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Cell-Phone Bandit Faces Federal Trial

In a case that changes faster than you can say, "Can you hear me now?", accused cell-phone bank-robber Candice Rose Martinez of Chantilly will now be tried in federal court.

LAST WEEK, Loudoun County Commonwealth's Attorney Jim Plowman said he wanted to try her in his jurisdiction first. But then he changed his mind and decided to drop Loudoun's charge against Martinez and let the federal government prosecute her, instead.

Martinez, 19, of 4001 Spring Pond Place in the Shenandoah Crossing apartments, attracted national attention for allegedly robbing four banks while talking on a cell phone. But bank surveillance photos captured her in action and, soon, authorities had her number.

In mid-November, they charged both her and her boyfriend, Dave Chatram Williams, 19, of the same address, with bank robbery. He reportedly admitted driving the getaway car and talking with Martinez while she was busy inside the banks making unauthorized withdrawals.

According to the FBI, the pair confessed to robbing four Wachovia banks — in Springfield and Vienna in Fairfax County, in Manassas in Prince William County and in Ashburn in Loudoun County. She's originally from Santa Fe, N.M., and they'd met at Northern Virginia Community College, where both were students.

The robberies were at the following branches: Oct. 12, at 212 E. Maple Ave., Vienna; Oct. 21, at 8441 Sudley Road, Manassas; Oct. 22, at 7030 Old Keene Mill Road, Springfield; and Nov. 4, at 43780 Parkhurst Plaza, Ashburn.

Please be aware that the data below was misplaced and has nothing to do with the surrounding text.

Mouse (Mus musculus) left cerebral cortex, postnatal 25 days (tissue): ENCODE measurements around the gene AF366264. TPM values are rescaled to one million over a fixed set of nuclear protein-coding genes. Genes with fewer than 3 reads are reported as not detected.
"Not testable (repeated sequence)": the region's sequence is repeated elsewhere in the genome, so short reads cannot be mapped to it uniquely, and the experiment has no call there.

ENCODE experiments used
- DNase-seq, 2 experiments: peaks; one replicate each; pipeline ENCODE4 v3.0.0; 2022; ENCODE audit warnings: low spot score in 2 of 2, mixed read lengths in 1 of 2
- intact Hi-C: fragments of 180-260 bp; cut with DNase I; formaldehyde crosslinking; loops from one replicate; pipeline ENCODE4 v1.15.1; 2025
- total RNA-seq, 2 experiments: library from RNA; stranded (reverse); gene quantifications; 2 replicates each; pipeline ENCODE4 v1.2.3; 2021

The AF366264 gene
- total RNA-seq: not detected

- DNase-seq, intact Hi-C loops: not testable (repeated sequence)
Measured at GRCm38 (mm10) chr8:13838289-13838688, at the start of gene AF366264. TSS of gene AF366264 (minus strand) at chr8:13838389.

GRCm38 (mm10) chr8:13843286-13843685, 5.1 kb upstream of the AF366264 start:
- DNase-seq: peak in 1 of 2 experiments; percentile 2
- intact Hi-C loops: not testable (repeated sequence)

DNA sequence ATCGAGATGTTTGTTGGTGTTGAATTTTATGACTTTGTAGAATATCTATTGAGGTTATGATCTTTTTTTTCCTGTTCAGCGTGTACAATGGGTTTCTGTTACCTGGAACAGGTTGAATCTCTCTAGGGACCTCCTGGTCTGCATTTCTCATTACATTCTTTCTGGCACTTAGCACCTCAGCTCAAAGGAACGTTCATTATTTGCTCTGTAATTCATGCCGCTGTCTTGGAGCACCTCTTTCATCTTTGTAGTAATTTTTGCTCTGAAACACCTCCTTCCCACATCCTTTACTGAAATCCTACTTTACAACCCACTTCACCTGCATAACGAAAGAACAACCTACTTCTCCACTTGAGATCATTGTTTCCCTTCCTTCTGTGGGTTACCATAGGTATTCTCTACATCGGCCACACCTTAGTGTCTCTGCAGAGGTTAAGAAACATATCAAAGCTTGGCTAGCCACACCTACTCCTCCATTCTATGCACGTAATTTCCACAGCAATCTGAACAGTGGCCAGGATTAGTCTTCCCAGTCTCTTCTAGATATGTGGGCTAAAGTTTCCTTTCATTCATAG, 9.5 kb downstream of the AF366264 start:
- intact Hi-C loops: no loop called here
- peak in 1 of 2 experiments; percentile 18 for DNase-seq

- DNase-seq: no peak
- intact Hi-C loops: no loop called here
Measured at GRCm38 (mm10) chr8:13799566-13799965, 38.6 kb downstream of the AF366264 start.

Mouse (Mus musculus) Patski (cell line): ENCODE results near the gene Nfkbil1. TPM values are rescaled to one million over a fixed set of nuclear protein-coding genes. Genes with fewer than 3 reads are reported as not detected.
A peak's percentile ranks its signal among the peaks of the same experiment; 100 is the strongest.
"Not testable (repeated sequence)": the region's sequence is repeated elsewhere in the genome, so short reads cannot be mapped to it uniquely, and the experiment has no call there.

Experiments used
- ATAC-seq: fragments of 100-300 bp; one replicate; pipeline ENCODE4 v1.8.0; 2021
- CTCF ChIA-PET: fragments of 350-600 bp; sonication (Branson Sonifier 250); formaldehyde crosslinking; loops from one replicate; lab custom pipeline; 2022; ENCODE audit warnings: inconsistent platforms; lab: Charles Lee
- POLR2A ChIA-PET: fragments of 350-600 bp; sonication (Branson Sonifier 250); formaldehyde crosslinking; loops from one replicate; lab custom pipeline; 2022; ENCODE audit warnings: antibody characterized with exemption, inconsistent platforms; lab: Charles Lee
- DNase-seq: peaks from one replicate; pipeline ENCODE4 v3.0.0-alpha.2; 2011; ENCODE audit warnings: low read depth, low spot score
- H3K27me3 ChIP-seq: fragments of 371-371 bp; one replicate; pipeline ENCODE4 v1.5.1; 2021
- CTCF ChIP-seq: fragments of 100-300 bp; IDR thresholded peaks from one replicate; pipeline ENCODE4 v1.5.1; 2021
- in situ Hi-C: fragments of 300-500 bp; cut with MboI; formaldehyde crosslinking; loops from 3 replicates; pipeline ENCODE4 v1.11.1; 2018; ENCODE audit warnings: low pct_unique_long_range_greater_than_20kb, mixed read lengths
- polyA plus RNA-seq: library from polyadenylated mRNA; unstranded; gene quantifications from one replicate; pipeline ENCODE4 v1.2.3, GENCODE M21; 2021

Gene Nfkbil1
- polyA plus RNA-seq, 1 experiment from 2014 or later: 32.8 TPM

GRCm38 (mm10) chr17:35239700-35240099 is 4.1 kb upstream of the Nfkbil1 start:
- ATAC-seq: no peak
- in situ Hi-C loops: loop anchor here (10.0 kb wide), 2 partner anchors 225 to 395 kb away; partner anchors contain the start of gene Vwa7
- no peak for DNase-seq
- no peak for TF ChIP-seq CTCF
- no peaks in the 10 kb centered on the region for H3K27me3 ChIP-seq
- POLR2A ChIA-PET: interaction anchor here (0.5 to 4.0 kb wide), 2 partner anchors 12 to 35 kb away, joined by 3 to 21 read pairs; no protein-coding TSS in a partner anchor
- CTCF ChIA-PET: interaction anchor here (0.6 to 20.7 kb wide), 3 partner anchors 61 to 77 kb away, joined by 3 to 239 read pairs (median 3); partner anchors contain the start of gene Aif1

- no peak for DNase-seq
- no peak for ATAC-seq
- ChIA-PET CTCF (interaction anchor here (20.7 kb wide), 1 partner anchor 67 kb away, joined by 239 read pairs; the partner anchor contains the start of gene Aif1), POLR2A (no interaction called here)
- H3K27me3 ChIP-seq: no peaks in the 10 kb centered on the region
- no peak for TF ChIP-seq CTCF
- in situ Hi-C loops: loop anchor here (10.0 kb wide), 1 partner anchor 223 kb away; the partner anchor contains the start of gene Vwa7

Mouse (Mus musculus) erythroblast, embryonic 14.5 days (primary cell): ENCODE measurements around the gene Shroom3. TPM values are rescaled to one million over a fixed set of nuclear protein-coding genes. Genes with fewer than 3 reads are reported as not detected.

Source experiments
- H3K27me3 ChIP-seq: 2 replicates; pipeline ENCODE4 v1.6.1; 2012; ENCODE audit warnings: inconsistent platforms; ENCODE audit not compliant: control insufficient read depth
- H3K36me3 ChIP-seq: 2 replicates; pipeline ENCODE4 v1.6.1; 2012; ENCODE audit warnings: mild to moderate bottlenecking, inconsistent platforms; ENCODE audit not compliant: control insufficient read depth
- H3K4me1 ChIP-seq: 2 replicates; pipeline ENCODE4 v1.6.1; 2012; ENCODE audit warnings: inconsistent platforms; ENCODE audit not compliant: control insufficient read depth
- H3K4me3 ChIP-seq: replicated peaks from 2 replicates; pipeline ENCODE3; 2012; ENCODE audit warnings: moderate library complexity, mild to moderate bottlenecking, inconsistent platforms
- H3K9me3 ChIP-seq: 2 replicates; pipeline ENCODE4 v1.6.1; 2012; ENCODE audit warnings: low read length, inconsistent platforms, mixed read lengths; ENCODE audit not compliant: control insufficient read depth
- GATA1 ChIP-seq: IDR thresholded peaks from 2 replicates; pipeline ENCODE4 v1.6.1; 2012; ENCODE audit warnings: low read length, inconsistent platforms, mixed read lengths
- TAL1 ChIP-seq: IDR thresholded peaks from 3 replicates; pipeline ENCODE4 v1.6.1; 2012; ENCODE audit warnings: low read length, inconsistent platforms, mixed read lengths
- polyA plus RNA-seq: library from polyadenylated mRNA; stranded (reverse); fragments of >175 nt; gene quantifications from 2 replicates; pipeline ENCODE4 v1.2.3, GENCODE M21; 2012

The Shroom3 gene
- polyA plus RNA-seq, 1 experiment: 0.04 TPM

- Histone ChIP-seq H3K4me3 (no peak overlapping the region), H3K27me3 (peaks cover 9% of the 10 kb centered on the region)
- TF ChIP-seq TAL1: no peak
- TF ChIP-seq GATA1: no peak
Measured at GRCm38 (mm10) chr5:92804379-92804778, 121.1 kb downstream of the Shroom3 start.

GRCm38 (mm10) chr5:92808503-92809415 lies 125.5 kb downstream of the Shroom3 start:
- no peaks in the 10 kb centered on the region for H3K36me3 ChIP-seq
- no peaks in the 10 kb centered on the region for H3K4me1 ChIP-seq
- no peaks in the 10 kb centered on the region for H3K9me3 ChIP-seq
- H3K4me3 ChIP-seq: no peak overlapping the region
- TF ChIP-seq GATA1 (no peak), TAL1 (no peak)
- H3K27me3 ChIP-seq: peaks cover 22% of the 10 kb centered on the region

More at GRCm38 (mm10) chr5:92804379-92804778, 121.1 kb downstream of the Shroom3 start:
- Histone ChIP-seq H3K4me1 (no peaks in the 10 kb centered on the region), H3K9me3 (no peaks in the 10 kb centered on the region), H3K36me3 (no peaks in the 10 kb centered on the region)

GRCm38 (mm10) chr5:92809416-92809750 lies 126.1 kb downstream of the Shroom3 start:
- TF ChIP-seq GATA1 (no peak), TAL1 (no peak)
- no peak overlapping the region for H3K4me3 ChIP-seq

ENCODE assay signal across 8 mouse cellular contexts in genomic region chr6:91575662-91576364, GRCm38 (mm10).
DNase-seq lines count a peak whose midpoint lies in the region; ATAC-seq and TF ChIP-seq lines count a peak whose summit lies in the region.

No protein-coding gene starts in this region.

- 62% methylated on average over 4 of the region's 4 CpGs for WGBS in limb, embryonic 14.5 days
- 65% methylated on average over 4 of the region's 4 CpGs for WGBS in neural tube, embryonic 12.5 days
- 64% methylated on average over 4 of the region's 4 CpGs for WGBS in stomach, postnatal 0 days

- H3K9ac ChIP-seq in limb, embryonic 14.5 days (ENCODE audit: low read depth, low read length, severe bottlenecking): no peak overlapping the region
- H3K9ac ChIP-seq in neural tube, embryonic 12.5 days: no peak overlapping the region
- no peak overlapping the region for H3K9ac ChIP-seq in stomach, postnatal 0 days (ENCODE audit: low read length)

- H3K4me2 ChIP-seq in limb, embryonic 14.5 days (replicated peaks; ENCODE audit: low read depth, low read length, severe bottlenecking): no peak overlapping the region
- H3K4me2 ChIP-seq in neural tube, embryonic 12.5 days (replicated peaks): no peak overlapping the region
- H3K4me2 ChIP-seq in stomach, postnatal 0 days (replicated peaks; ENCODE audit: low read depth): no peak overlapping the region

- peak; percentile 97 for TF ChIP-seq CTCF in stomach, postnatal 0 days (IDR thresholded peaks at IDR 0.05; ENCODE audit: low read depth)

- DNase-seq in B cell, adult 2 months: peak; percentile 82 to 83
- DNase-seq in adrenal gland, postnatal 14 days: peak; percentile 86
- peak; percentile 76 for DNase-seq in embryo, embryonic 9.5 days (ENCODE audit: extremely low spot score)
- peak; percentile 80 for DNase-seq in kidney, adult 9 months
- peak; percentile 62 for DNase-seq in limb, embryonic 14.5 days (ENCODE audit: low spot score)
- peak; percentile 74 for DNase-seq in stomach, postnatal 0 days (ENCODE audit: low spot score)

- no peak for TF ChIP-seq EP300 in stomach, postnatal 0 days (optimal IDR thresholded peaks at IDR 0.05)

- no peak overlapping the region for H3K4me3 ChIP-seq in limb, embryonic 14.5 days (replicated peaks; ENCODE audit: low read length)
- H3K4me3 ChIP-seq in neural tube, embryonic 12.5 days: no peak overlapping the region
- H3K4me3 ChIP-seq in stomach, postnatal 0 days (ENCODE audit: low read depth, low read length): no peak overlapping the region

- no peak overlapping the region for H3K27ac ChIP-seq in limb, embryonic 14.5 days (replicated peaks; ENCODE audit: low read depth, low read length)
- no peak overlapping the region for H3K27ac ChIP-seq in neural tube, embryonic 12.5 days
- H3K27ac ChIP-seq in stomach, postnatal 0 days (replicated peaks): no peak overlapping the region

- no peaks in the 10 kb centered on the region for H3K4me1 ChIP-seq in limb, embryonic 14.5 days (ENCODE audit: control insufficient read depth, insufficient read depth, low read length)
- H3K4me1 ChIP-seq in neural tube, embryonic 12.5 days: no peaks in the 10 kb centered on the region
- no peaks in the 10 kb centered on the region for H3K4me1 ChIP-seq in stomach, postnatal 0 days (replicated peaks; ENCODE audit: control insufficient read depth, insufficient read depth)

On Nov. 14, the FBI charged Williams with the Vienna bank robbery and subsequently charged Martinez with that crime, too. And on Nov. 15, Fairfax County police charged Martinez with the Springfield stickup. That same day, the Loudoun Sheriff's Office charged her with the Ashburn offense — during which she allegedly displayed a gun in her purse.

In his affidavit in support of a criminal complaint charging Martinez with bank robbery, FBI Special Agent Timothy Pak described the robbery at Wachovia's Vienna branch.

He noted that a young woman entered that bank, Oct. 12, carrying a box and talking on a cell phone. Then, he wrote, "She moved directly to the teller counter and displayed the shoebox-size box, which had a note taped on it demanding $75,000 in cash."

However, at Williams' combined preliminary and detention hearing, Nov. 18, in U.S. District Court in Alexandria, Pak testified that — unlike what he'd written in the affidavit — the note didn't ask for $75,000 but, instead, told the teller to fork over the cash or he or she would be shot.

HE ALSO said Martinez and Williams garnered $48,000 for the four robberies. And a note written by Williams and introduced into evidence stated that Martinez was speaking to him on her cell phone during the robberies and, during the Ashburn bank heist, she showed the teller a .38-caliber gun that he'd given her.

Martinez' preliminary hearing was Tuesday, Nov. 29, in that same court, before Magistrate Judge T. Rawles Jones Jr. At that time, he found probable cause to believe she's guilty of bank robbery as charged and certified her case to the grand jury for possible indictment.

Furthermore, after the prosecutor called Martinez a flight risk and a danger to the community, he refused to release her on bond, so she will remain incarcerated until her trial. Similarly, also considering Williams a flight risk, Magistrate Judge Barry R. Poretz on Nov. 18 denied him bond, as well.